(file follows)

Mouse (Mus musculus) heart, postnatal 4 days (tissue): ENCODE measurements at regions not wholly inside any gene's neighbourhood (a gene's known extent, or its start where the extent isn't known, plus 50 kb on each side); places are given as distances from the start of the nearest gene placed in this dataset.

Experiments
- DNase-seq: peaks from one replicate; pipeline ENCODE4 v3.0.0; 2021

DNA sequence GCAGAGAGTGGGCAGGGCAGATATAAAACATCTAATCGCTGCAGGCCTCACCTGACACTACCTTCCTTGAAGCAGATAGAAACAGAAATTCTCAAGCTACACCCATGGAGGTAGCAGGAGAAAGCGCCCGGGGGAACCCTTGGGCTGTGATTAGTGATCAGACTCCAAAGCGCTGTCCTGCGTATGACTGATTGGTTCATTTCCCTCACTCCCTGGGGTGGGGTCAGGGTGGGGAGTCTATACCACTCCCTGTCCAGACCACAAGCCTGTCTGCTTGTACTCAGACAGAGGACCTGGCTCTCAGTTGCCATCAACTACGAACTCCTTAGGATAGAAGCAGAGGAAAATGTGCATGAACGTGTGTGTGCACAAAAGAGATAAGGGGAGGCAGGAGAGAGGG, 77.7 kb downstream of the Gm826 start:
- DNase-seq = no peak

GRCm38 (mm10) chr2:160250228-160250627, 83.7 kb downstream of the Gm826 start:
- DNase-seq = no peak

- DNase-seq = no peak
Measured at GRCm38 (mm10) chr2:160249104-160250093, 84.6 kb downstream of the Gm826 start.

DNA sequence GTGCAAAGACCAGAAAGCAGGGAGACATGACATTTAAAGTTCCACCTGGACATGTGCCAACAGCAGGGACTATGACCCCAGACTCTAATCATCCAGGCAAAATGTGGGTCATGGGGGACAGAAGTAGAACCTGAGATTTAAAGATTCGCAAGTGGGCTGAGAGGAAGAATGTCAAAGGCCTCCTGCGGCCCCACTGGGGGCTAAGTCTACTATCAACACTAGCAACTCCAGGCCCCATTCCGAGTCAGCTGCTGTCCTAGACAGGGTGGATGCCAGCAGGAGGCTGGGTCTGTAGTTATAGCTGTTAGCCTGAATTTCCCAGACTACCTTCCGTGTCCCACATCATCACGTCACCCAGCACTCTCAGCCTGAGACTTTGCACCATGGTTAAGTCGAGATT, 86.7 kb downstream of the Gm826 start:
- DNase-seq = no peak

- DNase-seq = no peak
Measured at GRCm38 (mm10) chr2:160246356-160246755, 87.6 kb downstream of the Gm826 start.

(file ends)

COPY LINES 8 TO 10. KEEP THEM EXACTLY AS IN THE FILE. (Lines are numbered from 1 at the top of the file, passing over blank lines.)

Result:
- DNase-seq = no peak
Measured at GRCm38 (mm10) chr2:160249104-160250093, 84.6 kb downstream of the Gm826 start.

DNA sequence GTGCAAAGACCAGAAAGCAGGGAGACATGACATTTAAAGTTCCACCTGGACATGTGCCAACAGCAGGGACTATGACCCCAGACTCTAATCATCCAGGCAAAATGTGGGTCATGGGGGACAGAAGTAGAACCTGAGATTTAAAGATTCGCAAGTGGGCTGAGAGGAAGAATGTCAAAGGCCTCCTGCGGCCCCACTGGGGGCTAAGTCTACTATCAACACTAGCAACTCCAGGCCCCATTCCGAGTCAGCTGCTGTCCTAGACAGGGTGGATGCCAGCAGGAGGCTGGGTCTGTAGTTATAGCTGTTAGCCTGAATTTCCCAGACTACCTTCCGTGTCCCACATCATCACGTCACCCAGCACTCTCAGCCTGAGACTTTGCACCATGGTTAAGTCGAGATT, 86.7 kb downstream of the Gm826 start: